Cultivating Confidence – How to Build Self-Esteem in Children
As I get older, I can finally understand the vital role self-esteem plays in my everyday life. Self-esteem impacts my relationships, my career journey, and my overall health. Learning to value myself has been a long and bumpy road, which is why I’m committed to helping my daughter understand the complex topic, as well as teaching her how she can build and maintain a healthy self-esteem and improve her confidence.
Confidence is a skill, not a personality trait. Below are four ways you can cultivate confidence and build self-esteem in children.
Teaching a child to do something and then backing off to let them try their hand at it is one of the best things you can do to build their self-esteem. Mistakes are common and, in this case, encouraged, so don’t get hung up on the idea that they’re not doing it right the first time. Simply knowing that they have your trust and support gives a child the confidence they need to believe in themselves, a trait that will translate into other areas of their life as well.
Let them lose
When my daughter joined a basketball team for the first time this summer, I was terrified that missed shots, bad plays, or lost games would discourage her from continuing the sport. So, you probably understand why I was shocked and amazed when she raved about the game on our way home, even though her team suffered a terrible loss (I’m talking 30 to 0 score).
Yes, she lost, but she also gained so much. She acquired the experience, the lessons, and the memories. The basketball season taught me that my daughter’s self-esteem is strong, probably even better than mine. We should all be a part of losing teams now and then.
Provide praise and encouragement
My daughters’ losses weren’t rare. Her team lost nine out of ten basketball games. Finishing the season strong with their first (and only) win. Regardless of the score, minutes played, or mistakes made, my husband and I made the effort to provide praise and encouragement before, during, and after her games.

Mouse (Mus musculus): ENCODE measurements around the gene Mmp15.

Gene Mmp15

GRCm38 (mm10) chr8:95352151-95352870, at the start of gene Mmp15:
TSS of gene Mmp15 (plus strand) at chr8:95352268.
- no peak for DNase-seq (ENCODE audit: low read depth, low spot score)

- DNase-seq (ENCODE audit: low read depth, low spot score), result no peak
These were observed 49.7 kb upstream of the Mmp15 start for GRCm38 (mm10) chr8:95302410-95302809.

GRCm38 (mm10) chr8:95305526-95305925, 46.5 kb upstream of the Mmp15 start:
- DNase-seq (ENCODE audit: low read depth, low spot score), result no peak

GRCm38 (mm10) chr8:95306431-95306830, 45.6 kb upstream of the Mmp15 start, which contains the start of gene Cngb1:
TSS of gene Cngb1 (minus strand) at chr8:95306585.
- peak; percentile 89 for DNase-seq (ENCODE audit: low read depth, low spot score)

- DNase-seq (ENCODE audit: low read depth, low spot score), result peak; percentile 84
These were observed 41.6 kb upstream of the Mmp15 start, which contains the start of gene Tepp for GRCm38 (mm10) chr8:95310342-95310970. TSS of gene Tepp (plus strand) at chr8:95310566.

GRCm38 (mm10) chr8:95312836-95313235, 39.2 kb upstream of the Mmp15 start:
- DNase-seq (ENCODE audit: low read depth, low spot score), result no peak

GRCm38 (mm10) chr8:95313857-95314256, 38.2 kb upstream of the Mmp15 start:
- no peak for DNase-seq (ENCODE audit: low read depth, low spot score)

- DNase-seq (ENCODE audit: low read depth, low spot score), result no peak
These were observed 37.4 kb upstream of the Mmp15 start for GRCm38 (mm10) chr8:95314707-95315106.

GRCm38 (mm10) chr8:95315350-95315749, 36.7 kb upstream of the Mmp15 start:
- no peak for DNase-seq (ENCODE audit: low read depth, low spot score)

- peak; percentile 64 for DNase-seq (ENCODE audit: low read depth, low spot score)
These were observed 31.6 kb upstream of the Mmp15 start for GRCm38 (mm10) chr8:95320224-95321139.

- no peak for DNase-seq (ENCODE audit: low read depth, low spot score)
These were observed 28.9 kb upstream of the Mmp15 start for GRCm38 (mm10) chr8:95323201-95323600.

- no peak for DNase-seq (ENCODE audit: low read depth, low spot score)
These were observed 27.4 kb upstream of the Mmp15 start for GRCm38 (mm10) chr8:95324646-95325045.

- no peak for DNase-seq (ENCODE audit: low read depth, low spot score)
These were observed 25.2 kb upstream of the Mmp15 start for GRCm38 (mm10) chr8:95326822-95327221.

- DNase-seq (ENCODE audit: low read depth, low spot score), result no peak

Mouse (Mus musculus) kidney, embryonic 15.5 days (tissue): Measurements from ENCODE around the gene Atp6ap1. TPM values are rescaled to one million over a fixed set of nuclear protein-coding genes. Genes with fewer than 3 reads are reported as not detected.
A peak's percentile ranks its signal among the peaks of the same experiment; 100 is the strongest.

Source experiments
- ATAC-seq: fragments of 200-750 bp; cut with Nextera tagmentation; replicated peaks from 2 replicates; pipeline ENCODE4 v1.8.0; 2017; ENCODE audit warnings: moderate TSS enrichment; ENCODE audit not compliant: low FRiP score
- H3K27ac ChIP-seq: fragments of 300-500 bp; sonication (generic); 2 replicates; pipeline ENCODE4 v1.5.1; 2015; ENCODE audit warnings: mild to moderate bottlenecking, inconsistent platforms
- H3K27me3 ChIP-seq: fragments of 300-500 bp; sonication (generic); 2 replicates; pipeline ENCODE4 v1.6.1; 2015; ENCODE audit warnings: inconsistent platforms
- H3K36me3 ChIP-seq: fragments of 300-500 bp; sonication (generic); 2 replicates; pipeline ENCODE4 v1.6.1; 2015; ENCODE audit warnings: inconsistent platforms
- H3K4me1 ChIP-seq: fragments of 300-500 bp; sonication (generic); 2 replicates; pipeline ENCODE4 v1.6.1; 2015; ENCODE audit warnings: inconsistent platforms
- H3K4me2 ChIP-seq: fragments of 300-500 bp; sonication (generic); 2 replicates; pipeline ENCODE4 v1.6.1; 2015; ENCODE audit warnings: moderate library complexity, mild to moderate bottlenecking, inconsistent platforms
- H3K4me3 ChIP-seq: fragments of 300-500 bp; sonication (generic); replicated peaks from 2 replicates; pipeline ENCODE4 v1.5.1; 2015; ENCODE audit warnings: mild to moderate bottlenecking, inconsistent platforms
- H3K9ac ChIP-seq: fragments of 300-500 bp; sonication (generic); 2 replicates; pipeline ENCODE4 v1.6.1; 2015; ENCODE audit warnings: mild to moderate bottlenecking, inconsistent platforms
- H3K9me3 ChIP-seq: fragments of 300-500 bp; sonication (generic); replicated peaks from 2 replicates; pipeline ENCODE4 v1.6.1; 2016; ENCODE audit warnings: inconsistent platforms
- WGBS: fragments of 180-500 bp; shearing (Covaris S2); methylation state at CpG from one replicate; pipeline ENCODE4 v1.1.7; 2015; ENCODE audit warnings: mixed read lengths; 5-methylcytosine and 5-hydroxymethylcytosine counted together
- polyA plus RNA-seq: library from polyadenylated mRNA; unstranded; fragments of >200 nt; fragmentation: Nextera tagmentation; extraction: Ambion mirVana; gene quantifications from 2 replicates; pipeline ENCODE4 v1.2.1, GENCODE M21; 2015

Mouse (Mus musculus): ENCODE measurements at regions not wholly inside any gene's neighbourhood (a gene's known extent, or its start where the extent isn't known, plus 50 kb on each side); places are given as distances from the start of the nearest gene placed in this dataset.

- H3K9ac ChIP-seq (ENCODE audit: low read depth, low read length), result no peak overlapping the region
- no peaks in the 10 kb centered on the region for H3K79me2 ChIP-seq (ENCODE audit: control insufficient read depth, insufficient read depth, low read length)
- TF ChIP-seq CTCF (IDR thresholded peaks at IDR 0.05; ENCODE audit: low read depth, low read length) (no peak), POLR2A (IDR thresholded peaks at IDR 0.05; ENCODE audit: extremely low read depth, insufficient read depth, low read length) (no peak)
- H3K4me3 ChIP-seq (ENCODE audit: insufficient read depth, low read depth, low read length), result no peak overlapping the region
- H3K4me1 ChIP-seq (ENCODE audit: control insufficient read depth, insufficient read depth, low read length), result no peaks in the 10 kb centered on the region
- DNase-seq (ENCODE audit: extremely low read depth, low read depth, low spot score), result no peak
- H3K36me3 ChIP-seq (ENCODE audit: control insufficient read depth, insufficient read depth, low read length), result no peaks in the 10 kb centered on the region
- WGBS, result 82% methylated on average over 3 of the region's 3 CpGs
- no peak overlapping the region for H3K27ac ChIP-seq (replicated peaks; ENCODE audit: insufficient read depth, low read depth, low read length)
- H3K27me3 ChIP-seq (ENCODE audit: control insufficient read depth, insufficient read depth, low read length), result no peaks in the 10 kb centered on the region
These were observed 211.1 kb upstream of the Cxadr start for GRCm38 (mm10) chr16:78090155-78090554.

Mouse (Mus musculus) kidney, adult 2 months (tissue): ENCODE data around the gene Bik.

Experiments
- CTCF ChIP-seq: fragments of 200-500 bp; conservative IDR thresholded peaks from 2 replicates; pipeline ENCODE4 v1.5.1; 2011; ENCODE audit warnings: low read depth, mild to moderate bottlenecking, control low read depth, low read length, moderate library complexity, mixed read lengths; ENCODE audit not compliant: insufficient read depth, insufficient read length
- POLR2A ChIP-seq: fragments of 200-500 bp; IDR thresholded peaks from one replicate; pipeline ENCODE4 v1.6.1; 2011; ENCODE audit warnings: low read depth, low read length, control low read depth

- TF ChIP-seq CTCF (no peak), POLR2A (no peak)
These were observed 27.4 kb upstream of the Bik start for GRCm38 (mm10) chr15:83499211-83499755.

You’ll see a lot of tips online about not over-praising a child, and I get it. My comments were never to make my daughter believe she was the best basketball player on the court (she would admit she wasn’t), but to lift her spirits and keep her motivated when times get tough. I’d say those positive comments were a slam dunk!
Lead by example
I’m always shocked by my daughter’s ability to identify my habits and behaviors. She’ll immediately question my thought process, my reasoning, and my choices, forcing me to think twice before I do something. Now, I don’t mean I have to change who I am, but I do want to be sure that the things I do are actions I’d be proud of.
If I want to raise a confident child, I have to be a confident parent. It doesn’t mean I have all the answers or am certain of my next move, but it does mean that I accept myself for who I am, which is exactly what I would like for her to do today, tomorrow, and for the rest of her life.